Mike Pettine certainly was among the losers in the wake of the Browns' stupefying loss on Monday night.
Ken Blaze-USA TODAY Sports
By Scott Sargent
Nadir, by definition, is the lowest point in a narrative arc where an individual or group experiences the greatest amount of adversity or despair. The protagonist, be it through fault of his or her own or simply poor luck, is handed a situation which seemed unfathomable while experiencing prior tribulations. The rhetorical question is always “How could it get any worse?” And the non-rhetorical answer, as always, is: Become a Browns fan.
Since our own Andrew Clayman penned his Last-minute Losses pieceearlier this season, our beloved football-playing brethren have managed to add three more pages to the story. Just when you thought Tramon Williams jumping off-sides was bad enough, Barkevious Mingo steps up and drops what would have been a game-breaking interception. But fear not, Sir Mingo: All you had to do was give it a few more weeks because the breakdown of an entire unit would completely remove you from the pantheon of should-have-beens.
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Only one other NFL game has been decided by what has been dubbed a “Kick Six,” a blocked field goal that is taken all the way back for a game-ending score. Alabama technically lost to Auburn on a Kick Six during the 78th running of the Iron Bowl. But even then, that ball wasn’t blocked let alone by a guy playing in his first NFL game. A guy who should have beenpersonally blocked by the team’s two first-round draft selections from this past spring, blocking the ball off of the foot of a kicker who had yet to miss a field goal on the season and was given a record that very night.
You’d like to think that this is the Nadir, that things have truly bottomed out for a franchise in dire need of some upward fortune. Then, you realize that there are still five games left in this season and this franchise manages to invent ways to lose football games. It’s remarkable, really.
Looking back to when Josh McCown was signed by the Browns, I would have never assumed him to be able to slot perfectly into the role of Brian Hoyer Sympathetic Figure. No local connection. No Mr. Hero campaign—that was taken by Brian Hartline. Yet here McCown is, putting his career on the line with almost every snap, diving for first downs, holding on to the ball until the last possible millisecond. Here’s McCown, taking a demotion for no reason other than team-wide struggles and the desire to test the waters with his peer, and then jumping right in to the starting role as if he was never not his.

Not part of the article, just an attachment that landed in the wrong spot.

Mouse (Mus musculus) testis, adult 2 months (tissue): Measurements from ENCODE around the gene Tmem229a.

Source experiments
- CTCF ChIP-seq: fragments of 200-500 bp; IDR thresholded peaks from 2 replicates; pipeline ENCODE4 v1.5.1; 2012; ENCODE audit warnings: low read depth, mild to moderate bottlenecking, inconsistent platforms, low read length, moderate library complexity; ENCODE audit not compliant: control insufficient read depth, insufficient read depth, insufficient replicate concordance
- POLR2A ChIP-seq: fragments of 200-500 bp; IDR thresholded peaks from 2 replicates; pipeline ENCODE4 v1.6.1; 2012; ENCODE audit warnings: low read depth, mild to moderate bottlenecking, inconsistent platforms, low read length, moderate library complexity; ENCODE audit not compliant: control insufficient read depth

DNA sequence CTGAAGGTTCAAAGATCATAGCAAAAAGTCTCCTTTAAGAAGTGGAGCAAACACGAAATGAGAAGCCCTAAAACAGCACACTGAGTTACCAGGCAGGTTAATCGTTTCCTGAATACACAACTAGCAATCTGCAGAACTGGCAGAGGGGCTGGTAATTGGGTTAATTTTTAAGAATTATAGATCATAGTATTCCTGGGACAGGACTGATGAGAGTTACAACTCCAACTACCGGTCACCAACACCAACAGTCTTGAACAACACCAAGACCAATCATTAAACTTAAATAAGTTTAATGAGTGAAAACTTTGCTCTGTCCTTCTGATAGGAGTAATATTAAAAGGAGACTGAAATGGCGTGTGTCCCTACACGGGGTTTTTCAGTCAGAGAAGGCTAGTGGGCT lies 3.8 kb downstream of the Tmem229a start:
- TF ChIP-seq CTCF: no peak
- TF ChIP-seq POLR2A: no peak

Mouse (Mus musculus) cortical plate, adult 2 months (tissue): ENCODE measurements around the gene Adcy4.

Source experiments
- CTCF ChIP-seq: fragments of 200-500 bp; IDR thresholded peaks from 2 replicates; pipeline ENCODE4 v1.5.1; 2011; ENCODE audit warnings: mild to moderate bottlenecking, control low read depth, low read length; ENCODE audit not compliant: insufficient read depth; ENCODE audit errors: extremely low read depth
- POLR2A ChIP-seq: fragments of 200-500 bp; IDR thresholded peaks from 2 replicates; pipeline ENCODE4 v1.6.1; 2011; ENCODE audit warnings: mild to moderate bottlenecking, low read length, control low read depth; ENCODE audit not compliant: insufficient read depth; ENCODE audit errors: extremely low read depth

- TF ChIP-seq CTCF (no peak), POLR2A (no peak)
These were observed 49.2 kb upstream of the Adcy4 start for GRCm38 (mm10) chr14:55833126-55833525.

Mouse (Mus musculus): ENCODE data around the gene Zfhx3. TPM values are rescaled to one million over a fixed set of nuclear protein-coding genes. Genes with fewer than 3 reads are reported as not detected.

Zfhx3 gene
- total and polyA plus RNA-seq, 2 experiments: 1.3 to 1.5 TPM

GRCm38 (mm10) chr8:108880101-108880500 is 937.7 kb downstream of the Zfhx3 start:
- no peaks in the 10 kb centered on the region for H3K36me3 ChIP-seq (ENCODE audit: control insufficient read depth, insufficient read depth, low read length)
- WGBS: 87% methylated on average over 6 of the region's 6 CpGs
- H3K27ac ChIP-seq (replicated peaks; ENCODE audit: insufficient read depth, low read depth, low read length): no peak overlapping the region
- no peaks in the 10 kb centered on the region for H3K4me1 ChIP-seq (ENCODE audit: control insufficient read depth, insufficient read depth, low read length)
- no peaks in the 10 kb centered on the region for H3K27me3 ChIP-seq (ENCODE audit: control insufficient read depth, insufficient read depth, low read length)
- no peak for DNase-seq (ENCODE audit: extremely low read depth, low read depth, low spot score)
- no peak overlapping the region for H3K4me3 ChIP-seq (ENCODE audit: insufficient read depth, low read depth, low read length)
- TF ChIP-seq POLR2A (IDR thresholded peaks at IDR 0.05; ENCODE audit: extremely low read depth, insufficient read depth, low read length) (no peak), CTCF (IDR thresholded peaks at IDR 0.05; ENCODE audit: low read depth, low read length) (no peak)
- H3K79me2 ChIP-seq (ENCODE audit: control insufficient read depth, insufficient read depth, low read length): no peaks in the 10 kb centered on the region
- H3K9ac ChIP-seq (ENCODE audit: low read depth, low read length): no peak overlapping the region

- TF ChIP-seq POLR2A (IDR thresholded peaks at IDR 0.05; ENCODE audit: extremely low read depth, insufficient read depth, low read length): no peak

There’s a good chance that the McCown era is over in Cleveland. There’s Johnny. There’s Austin Davis’ two-year extension. There’s the NFL Draft. And there’s McCown’s whole “almost 40 years old and beaten to a pulp this year” thing. There’s also a good chance that this veteran fill-in was the best quarterback this team has seen since Tim Couch was given the heave-ho from Butch Davis. Kudos to McCown for impersonating Manzielon his way out the door.
LOSER: Mike Pettine
I’m at a loss for words. When you handle the final two minutes of a fourth quarter the way Mike Pettine did on Monday night, you don’t deserve to win the football game and you certainly don’t deserve more than a few lines of a column. Two timeouts and 50 seconds couldn’t buy the team an extra few yards. Travis Coons had to be standing on the sidelines wondering what the hell was going on. The pass up the middle to Hartline was perfect, but no time out was called and there was zero urgency to get the next play off. If we want to blame Austin Davis for sliding in bounds, that’s fine. More on that later. But then, with time for one more play and the ball already on the right hash, you run … to the right?
Dude almost went for two points earlier in the game, and then changed his mind at the last second. Not only did Pettine coach scared, he was outcoached by a guy who was missing five key starters.
WINNER: Austin Davis
Sure, he didn’t exactly look like a man who understood how to handle a two-minute drill, but it’s tough to argue with Austin Davis’ willingness to step in, control the huddle, and put the Cleveland Browns in a position to win a football game.
Now. if we could just do something about that horrible, horrible slide in bounds as the clock was winding down.
LOSER: Chris Tabor
Great Jim O’Neil impersonation, Chris. When your opponent drops two special teams touchdowns on you, you’re not doing it right.
While his run defense has slipped a bit since joining the Browns (this has been known to happen), Dansby has been solid in the passing game, picking off yet another wayward attempt across the middle and returning it for a score. While I don’t necessarily want my middle linebacker being tied for the lead in passes defensed, I’ll certainly take it.
It’s to the point where we can just group these four in together as they appear to be the only stable producers on the team. Benjamin looked great as a possession receiver as well as his game-tying touchdown. That he swapped the braids for the Polamalu-like curls was an added bonus. Barnidge led the team in receptions (seven) and yardage (91), though he didn’t find the end zone. That Erving wasn’t able to flourish in between two Pro Bowlers makes his struggles that much worse.
LOSER: Travis Coons
It’s tough to not feel bad for a guy who set an NFL record for consecutive field goals without a miss, and then had to experience the wrong end of a pursuit block after finally missing an attempt. Yeesh.